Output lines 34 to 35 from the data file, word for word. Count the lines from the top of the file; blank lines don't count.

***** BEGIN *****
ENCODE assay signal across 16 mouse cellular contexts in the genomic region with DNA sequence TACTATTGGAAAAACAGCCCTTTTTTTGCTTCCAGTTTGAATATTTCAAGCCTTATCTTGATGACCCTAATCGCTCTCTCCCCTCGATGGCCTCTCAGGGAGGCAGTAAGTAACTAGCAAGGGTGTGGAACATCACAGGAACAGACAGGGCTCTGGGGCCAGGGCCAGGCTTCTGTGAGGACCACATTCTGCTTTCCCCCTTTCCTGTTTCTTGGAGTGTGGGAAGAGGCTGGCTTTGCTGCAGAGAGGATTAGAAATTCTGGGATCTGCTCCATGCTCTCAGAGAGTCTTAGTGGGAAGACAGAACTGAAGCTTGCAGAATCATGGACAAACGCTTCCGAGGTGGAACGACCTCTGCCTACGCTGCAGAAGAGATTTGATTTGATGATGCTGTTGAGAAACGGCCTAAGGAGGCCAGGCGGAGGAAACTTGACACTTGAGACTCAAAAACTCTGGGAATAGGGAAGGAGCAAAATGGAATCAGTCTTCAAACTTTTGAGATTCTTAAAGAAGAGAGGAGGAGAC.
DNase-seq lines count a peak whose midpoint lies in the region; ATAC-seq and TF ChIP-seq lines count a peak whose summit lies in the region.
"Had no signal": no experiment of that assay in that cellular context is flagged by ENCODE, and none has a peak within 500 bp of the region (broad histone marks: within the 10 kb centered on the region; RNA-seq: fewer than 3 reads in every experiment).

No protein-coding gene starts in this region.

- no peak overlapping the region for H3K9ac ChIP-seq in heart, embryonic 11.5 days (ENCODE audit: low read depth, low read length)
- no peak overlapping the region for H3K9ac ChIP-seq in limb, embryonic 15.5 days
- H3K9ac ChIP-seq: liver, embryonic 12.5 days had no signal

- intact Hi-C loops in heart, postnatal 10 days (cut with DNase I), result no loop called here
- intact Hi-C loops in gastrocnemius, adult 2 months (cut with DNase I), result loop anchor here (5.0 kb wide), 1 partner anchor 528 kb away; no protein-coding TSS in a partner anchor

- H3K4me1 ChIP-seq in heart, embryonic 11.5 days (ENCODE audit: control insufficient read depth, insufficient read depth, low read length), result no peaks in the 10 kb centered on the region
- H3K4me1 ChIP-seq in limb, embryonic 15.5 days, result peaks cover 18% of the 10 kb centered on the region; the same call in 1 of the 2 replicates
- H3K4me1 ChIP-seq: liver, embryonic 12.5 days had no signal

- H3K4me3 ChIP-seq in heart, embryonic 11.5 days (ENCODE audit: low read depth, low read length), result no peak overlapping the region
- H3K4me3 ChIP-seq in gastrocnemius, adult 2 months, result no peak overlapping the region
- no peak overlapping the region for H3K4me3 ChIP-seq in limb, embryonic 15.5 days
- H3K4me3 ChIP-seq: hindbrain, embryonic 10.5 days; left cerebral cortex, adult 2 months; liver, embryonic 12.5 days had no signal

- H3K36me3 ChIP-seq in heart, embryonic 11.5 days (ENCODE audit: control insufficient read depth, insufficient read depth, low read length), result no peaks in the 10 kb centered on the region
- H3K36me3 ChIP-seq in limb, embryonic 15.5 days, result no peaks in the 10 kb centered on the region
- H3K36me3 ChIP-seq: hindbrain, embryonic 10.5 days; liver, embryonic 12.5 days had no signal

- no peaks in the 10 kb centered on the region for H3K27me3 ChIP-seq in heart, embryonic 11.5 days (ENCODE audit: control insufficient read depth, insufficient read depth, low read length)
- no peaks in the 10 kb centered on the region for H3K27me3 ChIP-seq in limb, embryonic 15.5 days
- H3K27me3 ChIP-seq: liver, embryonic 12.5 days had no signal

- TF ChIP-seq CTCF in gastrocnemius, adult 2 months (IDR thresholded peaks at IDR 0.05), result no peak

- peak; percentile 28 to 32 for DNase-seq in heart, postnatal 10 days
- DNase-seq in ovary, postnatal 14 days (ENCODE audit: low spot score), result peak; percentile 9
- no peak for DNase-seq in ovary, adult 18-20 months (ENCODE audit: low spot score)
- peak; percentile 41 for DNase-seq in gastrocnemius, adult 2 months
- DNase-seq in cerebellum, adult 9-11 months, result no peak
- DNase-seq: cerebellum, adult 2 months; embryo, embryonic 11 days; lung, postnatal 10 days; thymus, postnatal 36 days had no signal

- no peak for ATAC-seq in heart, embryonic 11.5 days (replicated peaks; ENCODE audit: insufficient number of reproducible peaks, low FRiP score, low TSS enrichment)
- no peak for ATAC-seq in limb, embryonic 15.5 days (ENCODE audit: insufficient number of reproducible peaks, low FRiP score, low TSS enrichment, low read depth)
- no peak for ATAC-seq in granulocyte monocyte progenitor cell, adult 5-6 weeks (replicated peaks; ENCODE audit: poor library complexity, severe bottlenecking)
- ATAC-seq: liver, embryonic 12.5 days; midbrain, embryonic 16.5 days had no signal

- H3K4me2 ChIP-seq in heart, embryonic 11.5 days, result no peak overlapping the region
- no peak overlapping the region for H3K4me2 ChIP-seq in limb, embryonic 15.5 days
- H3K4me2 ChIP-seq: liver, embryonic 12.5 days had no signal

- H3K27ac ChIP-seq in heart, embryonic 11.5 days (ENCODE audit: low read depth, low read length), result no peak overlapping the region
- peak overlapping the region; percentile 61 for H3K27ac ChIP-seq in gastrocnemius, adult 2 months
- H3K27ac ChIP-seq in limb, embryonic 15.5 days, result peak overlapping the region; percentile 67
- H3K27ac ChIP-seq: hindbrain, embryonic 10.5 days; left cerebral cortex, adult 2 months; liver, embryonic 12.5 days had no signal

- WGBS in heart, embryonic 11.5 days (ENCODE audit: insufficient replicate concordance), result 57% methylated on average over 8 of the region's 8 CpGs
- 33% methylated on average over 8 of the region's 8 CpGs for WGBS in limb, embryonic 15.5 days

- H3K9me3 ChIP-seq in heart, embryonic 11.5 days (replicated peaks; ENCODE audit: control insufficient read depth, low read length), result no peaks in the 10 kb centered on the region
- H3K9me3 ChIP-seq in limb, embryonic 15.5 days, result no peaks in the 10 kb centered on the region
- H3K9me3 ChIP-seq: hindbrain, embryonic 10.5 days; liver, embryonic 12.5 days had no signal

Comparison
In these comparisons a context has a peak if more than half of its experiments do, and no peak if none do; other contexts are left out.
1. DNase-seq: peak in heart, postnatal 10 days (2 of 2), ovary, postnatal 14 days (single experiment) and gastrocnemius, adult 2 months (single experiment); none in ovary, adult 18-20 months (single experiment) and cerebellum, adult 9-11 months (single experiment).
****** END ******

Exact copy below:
- H3K4me2 ChIP-seq in heart, embryonic 11.5 days, result no peak overlapping the region
- no peak overlapping the region for H3K4me2 ChIP-seq in limb, embryonic 15.5 days